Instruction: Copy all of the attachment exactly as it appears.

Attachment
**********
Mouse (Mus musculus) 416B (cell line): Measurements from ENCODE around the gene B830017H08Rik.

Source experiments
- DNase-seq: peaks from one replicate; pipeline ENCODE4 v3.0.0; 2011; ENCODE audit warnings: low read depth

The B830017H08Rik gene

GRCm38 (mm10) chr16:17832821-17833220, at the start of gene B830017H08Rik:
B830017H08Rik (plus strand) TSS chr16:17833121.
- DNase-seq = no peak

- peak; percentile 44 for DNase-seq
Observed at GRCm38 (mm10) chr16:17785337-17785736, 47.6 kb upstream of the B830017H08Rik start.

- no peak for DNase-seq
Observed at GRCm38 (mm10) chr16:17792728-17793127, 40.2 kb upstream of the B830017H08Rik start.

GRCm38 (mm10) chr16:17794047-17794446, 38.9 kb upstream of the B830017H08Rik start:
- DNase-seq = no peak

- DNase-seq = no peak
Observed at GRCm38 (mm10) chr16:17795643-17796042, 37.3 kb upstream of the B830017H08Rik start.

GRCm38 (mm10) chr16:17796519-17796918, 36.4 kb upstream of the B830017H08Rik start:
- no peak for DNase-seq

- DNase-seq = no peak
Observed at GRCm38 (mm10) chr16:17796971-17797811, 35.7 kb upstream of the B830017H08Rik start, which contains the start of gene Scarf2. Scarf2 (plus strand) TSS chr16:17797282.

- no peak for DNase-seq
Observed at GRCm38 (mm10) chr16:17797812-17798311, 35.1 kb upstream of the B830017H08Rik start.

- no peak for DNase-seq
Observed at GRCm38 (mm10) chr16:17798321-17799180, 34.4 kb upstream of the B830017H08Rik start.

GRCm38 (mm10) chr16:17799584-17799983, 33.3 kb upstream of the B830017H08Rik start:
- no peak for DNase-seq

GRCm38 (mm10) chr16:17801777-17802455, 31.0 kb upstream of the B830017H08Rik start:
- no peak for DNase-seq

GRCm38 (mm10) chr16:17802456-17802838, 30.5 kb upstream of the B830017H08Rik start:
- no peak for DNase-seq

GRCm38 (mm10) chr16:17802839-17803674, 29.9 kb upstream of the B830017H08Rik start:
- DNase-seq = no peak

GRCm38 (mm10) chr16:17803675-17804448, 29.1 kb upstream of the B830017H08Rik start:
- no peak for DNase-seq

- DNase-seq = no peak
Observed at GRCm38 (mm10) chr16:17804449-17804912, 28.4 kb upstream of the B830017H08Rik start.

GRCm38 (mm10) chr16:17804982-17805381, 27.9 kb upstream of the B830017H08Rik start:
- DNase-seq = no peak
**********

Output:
Mouse (Mus musculus) 416B (cell line): Measurements from ENCODE around the gene B830017H08Rik.

Source experiments
- DNase-seq: peaks from one replicate; pipeline ENCODE4 v3.0.0; 2011; ENCODE audit warnings: low read depth

The B830017H08Rik gene

GRCm38 (mm10) chr16:17832821-17833220, at the start of gene B830017H08Rik:
B830017H08Rik (plus strand) TSS chr16:17833121.
- DNase-seq = no peak

- peak; percentile 44 for DNase-seq
Observed at GRCm38 (mm10) chr16:17785337-17785736, 47.6 kb upstream of the B830017H08Rik start.

- no peak for DNase-seq
Observed at GRCm38 (mm10) chr16:17792728-17793127, 40.2 kb upstream of the B830017H08Rik start.

GRCm38 (mm10) chr16:17794047-17794446, 38.9 kb upstream of the B830017H08Rik start:
- DNase-seq = no peak

- DNase-seq = no peak
Observed at GRCm38 (mm10) chr16:17795643-17796042, 37.3 kb upstream of the B830017H08Rik start.

GRCm38 (mm10) chr16:17796519-17796918, 36.4 kb upstream of the B830017H08Rik start:
- no peak for DNase-seq

- DNase-seq = no peak
Observed at GRCm38 (mm10) chr16:17796971-17797811, 35.7 kb upstream of the B830017H08Rik start, which contains the start of gene Scarf2. Scarf2 (plus strand) TSS chr16:17797282.

- no peak for DNase-seq
Observed at GRCm38 (mm10) chr16:17797812-17798311, 35.1 kb upstream of the B830017H08Rik start.

- no peak for DNase-seq
Observed at GRCm38 (mm10) chr16:17798321-17799180, 34.4 kb upstream of the B830017H08Rik start.

GRCm38 (mm10) chr16:17799584-17799983, 33.3 kb upstream of the B830017H08Rik start:
- no peak for DNase-seq

GRCm38 (mm10) chr16:17801777-17802455, 31.0 kb upstream of the B830017H08Rik start:
- no peak for DNase-seq

GRCm38 (mm10) chr16:17802456-17802838, 30.5 kb upstream of the B830017H08Rik start:
- no peak for DNase-seq

GRCm38 (mm10) chr16:17802839-17803674, 29.9 kb upstream of the B830017H08Rik start:
- DNase-seq = no peak

GRCm38 (mm10) chr16:17803675-17804448, 29.1 kb upstream of the B830017H08Rik start:
- no peak for DNase-seq

- DNase-seq = no peak
Observed at GRCm38 (mm10) chr16:17804449-17804912, 28.4 kb upstream of the B830017H08Rik start.

GRCm38 (mm10) chr16:17804982-17805381, 27.9 kb upstream of the B830017H08Rik start:
- DNase-seq = no peak